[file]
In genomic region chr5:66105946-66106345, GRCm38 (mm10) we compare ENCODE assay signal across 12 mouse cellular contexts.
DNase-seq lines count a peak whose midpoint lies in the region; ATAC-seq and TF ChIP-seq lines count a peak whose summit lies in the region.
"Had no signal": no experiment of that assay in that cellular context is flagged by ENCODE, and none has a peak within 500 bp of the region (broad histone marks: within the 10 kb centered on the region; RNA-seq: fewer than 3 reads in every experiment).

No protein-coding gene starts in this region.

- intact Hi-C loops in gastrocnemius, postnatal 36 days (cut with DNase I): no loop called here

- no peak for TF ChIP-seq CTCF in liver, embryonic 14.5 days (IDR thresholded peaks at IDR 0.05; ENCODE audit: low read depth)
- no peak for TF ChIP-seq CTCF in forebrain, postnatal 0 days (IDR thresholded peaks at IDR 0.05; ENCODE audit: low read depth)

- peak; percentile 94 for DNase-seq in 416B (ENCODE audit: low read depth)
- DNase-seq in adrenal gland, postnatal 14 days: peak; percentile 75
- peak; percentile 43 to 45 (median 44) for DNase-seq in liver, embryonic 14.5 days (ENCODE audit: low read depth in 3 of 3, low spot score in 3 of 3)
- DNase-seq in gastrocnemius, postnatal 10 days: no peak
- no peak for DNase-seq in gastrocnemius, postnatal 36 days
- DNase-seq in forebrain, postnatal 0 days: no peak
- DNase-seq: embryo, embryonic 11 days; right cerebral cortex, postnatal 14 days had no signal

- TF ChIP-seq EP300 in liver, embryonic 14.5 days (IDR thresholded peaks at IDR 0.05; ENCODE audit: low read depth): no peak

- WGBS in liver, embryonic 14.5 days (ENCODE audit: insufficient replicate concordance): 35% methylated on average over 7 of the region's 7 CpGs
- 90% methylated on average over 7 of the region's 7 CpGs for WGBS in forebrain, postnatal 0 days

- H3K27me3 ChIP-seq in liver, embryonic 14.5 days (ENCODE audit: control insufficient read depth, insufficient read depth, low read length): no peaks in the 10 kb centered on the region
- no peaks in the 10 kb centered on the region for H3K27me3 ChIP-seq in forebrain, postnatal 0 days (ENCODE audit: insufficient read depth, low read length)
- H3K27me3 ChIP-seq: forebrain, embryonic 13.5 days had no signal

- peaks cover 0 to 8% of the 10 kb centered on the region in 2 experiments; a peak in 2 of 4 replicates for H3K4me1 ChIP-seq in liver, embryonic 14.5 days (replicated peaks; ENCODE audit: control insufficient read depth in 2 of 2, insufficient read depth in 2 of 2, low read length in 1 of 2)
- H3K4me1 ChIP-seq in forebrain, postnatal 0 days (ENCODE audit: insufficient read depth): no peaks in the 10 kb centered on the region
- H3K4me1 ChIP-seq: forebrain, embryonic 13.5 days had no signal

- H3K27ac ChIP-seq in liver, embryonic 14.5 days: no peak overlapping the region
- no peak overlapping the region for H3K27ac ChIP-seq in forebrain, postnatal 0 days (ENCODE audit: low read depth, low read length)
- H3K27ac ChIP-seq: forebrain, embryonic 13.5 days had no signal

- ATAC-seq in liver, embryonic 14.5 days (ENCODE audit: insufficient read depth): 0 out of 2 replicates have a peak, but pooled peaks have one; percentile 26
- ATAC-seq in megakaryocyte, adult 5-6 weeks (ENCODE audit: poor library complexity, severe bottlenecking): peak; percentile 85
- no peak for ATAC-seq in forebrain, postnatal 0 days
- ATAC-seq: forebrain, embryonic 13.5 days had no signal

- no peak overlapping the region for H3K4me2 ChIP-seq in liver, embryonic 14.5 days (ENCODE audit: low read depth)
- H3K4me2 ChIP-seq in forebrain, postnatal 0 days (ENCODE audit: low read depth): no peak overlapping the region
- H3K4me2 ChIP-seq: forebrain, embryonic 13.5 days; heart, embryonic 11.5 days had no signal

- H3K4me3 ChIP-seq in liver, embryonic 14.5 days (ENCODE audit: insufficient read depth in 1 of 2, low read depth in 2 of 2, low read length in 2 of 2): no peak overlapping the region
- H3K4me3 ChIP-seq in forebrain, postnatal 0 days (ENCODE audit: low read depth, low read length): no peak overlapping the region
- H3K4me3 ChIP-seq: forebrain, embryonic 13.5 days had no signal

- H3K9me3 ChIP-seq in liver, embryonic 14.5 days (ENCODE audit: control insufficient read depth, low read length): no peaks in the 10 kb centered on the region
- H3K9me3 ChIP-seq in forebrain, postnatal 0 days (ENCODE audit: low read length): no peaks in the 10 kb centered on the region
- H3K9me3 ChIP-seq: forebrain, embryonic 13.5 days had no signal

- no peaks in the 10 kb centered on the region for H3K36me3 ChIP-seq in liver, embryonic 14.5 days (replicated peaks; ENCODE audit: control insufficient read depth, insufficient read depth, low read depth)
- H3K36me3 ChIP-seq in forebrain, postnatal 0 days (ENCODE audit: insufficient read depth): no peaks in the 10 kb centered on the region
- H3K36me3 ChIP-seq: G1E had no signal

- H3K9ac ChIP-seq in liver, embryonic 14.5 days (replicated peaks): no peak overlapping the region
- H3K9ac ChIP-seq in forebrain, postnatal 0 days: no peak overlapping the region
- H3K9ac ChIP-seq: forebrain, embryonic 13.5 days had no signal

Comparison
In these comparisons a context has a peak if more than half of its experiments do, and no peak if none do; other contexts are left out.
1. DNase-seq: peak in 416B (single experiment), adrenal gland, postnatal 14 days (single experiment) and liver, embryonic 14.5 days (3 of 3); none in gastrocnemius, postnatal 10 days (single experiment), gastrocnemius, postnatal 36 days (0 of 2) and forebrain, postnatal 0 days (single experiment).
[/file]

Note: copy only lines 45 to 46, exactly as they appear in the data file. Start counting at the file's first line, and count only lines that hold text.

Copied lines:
- H3K9ac ChIP-seq: forebrain, embryonic 13.5 days had no signal

Comparison